By building client personas, you’ll be able to paint a realistic picture of who is seeking your services. This will help you decide which marketing channels to focus on and how to draw in prospective clients within those channels.
A great starting point, according to Ygay, is defining a demographic, dividing patients by age, gender, nationality, economic status, and geographic location. Next, Ygay suggests asking questions like, “What are their common challenges and frustrations? What types of media do they consume?” and “How will they pay for services? Cash? Insurance? If it’s insurance, what’s their insurance plan?”
The goal should be to create about three to four fictional client personas that feel like a true reflection of your client base and can be revisited at any time.
Again, using the fictional example of Bright Smiles, your client personas might look like this:
Household Income: $100,000–$150,000/year
Profile: Annie takes good care of her appearance and wants to stay looking youthful but doesn’t want to make any drastic changes. Her teeth are in good health, but she wants to brighten up her appearance with something low maintenance.
Main Procedure: UV whitening. Will not go through insurance.
Household Income: $55,000–$70,000/year
Profile: Harold is not a fan of the dentist, but he’s in need of a crown. His insurance will cover it, and he wants a quick procedure that he can get over with without having to return for subsequent appointments.
Household Income: $55,000–$60,000/year
Profile: Stephanie missed out on getting braces as a child, but now that she has dental insurance through her work, she’d like to improve the look of her teeth with whitening and Invisalign. She would like to cover what she can with her insurance plan, but is willing to invest more if needed, as this is something she’s been wanting to address for a long time. She sees this as a long-term process and feels more comfortable with a good amount of explanation and consultation from staff.
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Step 3: Build your marketing funnel
A “marketing funnel” is a term used to describe the journey that clients or patients go through as they interact with your business. The funnel assumes that there are three stages, or states of mind, a client can be in when shopping for a service. Your job is to understand each different stage in order to effectively address the needs, concerns, and questions a patient will typically have at each stage.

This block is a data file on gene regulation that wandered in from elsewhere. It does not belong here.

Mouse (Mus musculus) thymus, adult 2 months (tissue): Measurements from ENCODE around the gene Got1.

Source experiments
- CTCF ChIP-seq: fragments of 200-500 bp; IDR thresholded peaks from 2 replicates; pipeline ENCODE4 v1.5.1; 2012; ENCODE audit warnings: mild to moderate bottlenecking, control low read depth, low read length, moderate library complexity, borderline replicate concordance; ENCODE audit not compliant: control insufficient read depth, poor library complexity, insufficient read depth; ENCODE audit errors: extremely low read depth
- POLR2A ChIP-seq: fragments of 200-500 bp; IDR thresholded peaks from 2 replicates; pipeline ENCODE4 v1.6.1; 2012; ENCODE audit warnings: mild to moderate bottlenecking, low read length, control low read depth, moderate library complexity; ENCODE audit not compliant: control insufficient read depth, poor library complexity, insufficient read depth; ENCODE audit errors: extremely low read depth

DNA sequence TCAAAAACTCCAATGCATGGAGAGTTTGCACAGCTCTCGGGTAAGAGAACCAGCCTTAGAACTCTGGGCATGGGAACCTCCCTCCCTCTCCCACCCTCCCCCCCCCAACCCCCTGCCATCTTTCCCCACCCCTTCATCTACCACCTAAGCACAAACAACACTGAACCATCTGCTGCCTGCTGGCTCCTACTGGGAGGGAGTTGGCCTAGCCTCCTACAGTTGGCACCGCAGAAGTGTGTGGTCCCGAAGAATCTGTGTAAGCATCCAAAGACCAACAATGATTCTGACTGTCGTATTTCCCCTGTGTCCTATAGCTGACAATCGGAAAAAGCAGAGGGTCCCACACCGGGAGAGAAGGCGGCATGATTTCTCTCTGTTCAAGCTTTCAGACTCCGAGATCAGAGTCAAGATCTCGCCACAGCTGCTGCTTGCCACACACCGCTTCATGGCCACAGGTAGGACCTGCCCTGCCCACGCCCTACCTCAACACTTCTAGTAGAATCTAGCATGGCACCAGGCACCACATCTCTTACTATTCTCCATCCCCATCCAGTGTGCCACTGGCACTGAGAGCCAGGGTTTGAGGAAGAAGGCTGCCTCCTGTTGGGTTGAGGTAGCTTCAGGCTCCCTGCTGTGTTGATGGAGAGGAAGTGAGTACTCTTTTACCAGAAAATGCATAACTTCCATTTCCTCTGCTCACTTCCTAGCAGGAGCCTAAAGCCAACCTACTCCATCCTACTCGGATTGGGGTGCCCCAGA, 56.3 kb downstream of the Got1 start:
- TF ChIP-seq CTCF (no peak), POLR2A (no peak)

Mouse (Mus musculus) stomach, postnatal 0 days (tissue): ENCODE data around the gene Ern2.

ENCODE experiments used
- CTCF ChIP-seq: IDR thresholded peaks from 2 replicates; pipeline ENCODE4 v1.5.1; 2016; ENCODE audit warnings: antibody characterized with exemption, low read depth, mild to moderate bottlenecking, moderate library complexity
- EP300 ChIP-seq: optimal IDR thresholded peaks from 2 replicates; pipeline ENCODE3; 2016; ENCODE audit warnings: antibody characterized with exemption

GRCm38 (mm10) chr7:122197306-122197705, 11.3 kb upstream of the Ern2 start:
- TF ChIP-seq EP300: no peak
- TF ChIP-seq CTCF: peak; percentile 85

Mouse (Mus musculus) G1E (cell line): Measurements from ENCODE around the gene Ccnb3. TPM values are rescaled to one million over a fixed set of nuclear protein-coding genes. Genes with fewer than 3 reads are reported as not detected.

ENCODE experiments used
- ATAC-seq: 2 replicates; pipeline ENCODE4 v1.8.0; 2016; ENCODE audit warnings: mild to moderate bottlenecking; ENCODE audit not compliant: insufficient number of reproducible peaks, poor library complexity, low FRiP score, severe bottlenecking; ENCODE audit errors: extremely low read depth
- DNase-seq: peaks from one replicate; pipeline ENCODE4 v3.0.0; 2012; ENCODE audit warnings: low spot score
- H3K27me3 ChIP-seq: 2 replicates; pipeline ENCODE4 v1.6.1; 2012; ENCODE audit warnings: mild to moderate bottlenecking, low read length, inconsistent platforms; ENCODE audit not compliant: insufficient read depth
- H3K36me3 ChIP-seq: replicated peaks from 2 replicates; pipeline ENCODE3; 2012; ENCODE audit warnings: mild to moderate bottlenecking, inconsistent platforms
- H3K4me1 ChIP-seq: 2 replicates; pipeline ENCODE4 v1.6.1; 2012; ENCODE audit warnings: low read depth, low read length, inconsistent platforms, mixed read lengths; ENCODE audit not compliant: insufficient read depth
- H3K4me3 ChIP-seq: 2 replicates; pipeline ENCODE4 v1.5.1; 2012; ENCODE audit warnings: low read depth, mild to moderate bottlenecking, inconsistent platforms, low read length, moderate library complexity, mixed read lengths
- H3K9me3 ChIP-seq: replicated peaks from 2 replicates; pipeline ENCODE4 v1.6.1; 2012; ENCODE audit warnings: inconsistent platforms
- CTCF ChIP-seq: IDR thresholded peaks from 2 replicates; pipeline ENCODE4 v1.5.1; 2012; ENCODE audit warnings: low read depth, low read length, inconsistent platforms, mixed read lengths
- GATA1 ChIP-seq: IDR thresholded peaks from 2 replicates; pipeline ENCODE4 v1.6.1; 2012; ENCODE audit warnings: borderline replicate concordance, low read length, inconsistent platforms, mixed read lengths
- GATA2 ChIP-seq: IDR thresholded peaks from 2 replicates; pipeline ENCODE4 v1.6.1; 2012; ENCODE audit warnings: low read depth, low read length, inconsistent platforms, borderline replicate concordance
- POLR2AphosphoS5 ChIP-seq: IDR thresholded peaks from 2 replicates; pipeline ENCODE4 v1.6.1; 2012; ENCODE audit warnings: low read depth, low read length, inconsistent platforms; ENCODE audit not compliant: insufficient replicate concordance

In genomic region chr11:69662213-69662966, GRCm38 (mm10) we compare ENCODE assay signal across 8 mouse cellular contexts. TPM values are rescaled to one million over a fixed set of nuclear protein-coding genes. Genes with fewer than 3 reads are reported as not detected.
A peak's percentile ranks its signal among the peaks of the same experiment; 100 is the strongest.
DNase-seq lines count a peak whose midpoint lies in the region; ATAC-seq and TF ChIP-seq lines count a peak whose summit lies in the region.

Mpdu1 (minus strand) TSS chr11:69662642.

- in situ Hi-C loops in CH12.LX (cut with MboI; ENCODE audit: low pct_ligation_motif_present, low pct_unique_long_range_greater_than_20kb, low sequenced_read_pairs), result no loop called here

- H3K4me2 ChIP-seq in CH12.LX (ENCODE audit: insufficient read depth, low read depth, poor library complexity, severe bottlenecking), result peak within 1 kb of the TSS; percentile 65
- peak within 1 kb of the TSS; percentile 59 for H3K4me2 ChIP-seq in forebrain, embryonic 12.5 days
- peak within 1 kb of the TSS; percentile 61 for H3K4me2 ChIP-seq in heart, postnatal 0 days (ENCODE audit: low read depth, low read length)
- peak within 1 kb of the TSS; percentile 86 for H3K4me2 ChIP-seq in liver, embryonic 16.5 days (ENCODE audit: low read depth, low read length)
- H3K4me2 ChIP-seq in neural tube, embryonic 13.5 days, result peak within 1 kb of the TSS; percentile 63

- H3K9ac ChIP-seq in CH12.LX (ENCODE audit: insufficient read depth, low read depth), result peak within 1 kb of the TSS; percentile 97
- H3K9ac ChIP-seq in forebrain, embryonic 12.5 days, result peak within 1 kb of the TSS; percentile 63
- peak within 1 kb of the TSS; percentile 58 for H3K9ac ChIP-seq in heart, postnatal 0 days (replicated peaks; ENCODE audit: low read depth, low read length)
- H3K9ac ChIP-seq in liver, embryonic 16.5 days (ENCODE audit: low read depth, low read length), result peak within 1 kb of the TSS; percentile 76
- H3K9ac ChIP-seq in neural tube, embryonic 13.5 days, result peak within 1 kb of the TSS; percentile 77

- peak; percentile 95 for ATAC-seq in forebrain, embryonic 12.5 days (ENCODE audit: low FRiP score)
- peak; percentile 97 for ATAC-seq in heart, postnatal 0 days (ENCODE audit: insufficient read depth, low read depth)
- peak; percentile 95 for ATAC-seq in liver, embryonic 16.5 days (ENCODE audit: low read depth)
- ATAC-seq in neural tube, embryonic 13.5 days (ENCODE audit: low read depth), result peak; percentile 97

Here’s an example—we’ll look at each part in more detail below:
Top of funnel: Awareness
When marketers refer to the top of the funnel, they’re referring to prospective clients who are aware that they have a problem to solve—but that’s all they know. At this awareness stage, a prospective client may be Googling symptoms.
They’re not yet looking for information about what your practice does, specifically. To reach patients at this stage, you’ll have to go broad. For example, publishing informative, relevant content on the topics patients may be searching for. This positions you as an expert while also providing patients with real information––even if they don’t need your services now, they’ll remember you later.
At the middle of the funnel, prospective clients are weighing their options. They may be searching online for more specific, localized terms, they may know to look for specialists in their geographic area, or they may have a referral from a GP.
At this stage, your tactics should be more deliberate. Make sure your website is optimized for local search terms (for example, “ENT specialists in Cleveland, OH”). Make sure you’ve reached out to your network of local primary care physicians, providing them with materials that they can use for patients needing referrals.
Bottom of funnel: Decision
At the bottom of the funnel, the prospective client is ready to make a decision, either through their own research or as a result of advice from another healthcare provider.
This is the stage where one-on-one interactions make a huge difference. Identify which staff your prospective patients will interact with first, and ensure they’re well-trained so that an interaction is as seamless as possible.
As you can imagine, prospective clients and patients have very different questions and considerations at each stage of the funnel. That’s why it’s important to step into their shoes, asking yourself: What is the primary concern of someone at the awareness stage? At the decision stage? Which channels might they be using at the consideration stage versus the awareness stage, and what information do they need? Does someone at the decision stage want a conversation or a seamless booking experience? Can you anticipate a need they might not yet know they have?
Next, we’ll talk about how, when, and where to address these questions.
Step 4: Build out your marketing strategy and tactics
To quickly recap, if you’ve been following along so far you have:
- Defined who you are as a healthcare practice
- Defined who you serve
- Considered the various states of mind a prospective client or patient could be in when seeking service.
Now is the time to combine these three things to build out a marketing strategy. As Weinbach is careful to note, “There’s no magic formula that yields guaranteed results.” However, if you keep in mind that the vast majority of your patients will either come from a referral or as a result of research, focusing on tactics that support these avenues will go a long way in getting the attention of your prospective clients.
Here are a few marketing tactics that can help healthcare practices attract more clients: